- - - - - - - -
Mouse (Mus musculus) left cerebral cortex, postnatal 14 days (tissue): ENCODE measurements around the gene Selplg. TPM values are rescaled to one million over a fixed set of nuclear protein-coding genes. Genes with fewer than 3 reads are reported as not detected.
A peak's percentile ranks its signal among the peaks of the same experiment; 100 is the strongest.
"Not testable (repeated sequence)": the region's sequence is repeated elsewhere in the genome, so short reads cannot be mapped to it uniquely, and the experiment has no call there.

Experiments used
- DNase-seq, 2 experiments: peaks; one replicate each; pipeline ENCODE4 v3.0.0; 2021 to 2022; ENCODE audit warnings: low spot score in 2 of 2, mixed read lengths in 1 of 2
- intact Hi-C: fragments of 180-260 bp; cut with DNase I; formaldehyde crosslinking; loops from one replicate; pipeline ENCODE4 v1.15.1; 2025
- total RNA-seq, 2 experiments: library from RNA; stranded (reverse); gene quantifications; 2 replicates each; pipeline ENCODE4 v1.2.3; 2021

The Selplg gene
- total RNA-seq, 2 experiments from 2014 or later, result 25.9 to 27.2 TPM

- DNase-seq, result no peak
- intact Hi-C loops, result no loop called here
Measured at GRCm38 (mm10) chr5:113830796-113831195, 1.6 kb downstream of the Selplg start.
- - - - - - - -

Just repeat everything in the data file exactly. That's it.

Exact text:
Mouse (Mus musculus) left cerebral cortex, postnatal 14 days (tissue): ENCODE measurements around the gene Selplg. TPM values are rescaled to one million over a fixed set of nuclear protein-coding genes. Genes with fewer than 3 reads are reported as not detected.
A peak's percentile ranks its signal among the peaks of the same experiment; 100 is the strongest.
"Not testable (repeated sequence)": the region's sequence is repeated elsewhere in the genome, so short reads cannot be mapped to it uniquely, and the experiment has no call there.

Experiments used
- DNase-seq, 2 experiments: peaks; one replicate each; pipeline ENCODE4 v3.0.0; 2021 to 2022; ENCODE audit warnings: low spot score in 2 of 2, mixed read lengths in 1 of 2
- intact Hi-C: fragments of 180-260 bp; cut with DNase I; formaldehyde crosslinking; loops from one replicate; pipeline ENCODE4 v1.15.1; 2025
- total RNA-seq, 2 experiments: library from RNA; stranded (reverse); gene quantifications; 2 replicates each; pipeline ENCODE4 v1.2.3; 2021

The Selplg gene
- total RNA-seq, 2 experiments from 2014 or later, result 25.9 to 27.2 TPM

- DNase-seq, result no peak
- intact Hi-C loops, result no loop called here
Measured at GRCm38 (mm10) chr5:113830796-113831195, 1.6 kb downstream of the Selplg start.